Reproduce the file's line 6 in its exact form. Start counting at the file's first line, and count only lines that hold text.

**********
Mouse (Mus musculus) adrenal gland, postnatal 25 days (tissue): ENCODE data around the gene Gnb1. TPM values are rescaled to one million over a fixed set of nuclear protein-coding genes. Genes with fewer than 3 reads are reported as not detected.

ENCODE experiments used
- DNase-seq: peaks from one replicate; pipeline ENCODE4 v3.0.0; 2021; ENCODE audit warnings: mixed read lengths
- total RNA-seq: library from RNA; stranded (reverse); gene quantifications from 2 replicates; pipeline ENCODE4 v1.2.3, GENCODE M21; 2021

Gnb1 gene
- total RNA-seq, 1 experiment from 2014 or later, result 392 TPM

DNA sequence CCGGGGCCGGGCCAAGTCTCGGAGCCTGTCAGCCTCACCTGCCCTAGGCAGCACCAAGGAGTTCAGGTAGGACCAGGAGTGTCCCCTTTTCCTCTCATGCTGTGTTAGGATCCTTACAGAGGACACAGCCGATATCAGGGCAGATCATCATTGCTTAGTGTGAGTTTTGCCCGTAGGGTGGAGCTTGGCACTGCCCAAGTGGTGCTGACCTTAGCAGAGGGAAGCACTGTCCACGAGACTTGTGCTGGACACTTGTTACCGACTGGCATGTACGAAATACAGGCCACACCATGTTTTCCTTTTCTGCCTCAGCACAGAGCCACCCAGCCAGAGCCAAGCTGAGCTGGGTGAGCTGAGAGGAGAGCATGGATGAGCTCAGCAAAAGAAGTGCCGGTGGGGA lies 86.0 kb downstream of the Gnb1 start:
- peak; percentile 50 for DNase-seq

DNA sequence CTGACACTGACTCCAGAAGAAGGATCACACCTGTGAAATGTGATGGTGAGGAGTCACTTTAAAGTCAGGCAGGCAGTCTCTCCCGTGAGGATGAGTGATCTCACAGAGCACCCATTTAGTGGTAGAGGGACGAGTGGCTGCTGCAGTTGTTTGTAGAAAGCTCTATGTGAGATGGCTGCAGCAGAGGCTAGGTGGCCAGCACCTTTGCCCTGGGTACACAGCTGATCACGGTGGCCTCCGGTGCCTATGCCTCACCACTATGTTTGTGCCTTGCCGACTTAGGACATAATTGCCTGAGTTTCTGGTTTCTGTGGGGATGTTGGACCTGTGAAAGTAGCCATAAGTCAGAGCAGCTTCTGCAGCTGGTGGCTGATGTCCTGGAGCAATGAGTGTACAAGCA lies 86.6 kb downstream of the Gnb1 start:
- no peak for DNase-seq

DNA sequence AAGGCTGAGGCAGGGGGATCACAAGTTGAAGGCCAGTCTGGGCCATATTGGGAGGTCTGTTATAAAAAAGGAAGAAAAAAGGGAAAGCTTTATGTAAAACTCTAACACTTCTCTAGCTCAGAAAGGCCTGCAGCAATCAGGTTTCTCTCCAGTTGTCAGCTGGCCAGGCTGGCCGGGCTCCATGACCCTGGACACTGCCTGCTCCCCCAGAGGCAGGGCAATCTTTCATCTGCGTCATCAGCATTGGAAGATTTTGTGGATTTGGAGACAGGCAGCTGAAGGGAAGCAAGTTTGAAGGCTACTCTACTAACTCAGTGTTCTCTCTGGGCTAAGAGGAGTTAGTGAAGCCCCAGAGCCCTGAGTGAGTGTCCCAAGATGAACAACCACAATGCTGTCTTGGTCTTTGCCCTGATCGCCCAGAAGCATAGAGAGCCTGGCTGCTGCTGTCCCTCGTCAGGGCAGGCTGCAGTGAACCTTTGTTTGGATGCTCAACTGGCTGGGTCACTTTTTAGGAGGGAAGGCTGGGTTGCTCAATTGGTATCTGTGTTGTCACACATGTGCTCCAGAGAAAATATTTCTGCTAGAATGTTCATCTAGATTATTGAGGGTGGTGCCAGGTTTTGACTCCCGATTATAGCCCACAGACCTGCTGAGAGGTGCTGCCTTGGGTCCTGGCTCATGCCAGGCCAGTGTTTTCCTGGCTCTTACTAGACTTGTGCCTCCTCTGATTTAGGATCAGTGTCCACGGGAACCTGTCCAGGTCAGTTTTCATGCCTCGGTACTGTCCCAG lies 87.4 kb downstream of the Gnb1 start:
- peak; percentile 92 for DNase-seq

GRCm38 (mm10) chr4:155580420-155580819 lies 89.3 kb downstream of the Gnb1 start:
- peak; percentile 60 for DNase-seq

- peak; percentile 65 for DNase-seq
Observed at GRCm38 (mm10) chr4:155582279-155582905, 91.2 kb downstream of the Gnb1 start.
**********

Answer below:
- total RNA-seq, 1 experiment from 2014 or later, result 392 TPM